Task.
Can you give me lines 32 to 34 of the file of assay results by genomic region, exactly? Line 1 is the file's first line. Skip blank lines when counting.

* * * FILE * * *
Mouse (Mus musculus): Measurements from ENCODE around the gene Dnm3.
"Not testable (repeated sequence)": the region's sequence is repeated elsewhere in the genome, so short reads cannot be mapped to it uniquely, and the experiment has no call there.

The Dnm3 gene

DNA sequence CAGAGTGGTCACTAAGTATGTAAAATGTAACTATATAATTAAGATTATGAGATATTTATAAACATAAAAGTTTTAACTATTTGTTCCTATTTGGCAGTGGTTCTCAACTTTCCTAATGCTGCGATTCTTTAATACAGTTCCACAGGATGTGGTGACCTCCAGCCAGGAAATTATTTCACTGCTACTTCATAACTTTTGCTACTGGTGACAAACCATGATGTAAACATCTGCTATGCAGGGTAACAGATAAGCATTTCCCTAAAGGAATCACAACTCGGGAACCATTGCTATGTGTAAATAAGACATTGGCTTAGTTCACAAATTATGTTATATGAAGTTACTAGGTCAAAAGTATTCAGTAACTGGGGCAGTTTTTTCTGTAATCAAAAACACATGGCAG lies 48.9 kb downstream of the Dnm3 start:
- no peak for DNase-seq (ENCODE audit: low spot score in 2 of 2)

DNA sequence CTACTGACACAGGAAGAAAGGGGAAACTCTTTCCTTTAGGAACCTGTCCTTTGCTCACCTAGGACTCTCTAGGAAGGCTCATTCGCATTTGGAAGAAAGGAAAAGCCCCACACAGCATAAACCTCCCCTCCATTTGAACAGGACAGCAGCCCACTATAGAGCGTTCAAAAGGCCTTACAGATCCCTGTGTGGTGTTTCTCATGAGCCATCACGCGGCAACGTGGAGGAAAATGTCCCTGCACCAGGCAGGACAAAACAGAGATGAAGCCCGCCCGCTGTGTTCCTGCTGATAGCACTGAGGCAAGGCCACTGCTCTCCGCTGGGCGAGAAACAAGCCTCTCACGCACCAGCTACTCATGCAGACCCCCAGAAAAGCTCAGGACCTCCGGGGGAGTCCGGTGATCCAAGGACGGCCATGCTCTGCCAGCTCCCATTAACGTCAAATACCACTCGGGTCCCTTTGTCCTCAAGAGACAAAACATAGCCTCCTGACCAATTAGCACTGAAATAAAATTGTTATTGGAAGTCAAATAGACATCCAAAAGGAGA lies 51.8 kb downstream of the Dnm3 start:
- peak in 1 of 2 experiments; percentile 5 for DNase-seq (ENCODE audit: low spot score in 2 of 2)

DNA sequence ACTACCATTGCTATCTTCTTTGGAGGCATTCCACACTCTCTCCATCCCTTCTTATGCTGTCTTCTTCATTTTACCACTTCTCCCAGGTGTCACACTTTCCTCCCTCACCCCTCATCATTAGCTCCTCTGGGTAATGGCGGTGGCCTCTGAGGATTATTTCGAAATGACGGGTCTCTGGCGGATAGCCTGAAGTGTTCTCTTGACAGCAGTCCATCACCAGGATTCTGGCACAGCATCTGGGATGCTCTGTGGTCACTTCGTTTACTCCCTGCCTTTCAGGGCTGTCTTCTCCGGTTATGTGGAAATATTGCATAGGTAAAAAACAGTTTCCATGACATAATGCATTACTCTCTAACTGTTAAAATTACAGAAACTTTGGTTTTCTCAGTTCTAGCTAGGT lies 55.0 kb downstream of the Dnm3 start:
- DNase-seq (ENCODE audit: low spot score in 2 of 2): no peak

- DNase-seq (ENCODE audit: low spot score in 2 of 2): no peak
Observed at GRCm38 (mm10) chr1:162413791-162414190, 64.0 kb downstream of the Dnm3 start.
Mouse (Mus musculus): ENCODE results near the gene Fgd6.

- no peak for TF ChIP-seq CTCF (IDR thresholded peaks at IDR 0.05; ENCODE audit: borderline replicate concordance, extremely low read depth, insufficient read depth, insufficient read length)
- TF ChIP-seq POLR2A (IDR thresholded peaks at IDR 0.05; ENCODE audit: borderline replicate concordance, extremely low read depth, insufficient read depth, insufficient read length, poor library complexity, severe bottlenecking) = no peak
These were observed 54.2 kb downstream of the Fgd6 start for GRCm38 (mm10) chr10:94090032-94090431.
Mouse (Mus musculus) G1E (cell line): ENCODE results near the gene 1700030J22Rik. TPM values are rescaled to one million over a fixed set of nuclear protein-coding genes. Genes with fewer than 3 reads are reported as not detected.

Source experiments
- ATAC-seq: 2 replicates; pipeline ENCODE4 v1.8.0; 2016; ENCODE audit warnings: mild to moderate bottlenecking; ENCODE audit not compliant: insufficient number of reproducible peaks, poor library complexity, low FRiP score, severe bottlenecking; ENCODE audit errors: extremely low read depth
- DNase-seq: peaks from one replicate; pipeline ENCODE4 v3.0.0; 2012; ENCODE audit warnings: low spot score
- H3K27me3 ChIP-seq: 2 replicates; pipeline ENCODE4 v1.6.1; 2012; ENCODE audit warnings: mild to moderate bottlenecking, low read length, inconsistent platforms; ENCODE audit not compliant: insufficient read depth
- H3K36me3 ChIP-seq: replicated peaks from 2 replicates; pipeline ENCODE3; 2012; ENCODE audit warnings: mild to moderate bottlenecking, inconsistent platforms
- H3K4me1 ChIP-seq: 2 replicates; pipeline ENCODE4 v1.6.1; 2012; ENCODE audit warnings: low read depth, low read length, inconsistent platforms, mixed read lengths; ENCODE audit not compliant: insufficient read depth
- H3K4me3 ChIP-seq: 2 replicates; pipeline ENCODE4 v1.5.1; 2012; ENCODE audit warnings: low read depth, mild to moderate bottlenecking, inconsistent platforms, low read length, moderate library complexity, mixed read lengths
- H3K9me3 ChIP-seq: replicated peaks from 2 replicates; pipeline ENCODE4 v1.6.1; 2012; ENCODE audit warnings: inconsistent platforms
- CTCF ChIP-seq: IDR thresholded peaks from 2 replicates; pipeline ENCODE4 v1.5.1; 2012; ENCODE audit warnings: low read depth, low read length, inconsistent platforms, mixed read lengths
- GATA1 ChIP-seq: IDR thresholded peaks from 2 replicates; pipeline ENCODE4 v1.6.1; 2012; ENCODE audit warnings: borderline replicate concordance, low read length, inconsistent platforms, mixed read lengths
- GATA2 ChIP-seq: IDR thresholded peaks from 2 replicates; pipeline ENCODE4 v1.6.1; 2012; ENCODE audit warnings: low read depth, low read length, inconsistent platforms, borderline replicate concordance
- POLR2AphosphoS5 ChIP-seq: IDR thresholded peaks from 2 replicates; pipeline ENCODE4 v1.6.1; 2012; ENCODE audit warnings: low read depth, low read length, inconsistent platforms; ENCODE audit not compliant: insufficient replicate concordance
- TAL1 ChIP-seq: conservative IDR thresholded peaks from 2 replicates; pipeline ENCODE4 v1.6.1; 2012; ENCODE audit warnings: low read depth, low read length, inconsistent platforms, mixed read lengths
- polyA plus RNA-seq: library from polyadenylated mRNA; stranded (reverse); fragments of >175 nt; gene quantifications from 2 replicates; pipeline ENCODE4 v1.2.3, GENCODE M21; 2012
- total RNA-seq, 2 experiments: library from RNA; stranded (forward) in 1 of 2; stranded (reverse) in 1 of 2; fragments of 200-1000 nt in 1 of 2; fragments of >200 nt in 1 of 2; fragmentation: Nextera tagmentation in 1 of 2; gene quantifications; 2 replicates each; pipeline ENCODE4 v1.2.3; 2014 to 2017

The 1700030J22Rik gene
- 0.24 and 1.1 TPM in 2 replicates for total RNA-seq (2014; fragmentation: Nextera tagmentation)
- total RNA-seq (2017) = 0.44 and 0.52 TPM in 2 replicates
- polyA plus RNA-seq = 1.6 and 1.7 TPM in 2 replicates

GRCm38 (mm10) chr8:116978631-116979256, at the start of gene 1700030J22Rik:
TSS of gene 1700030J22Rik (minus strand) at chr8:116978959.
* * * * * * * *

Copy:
The 1700030J22Rik gene
- 0.24 and 1.1 TPM in 2 replicates for total RNA-seq (2014; fragmentation: Nextera tagmentation)
- total RNA-seq (2017) = 0.44 and 0.52 TPM in 2 replicates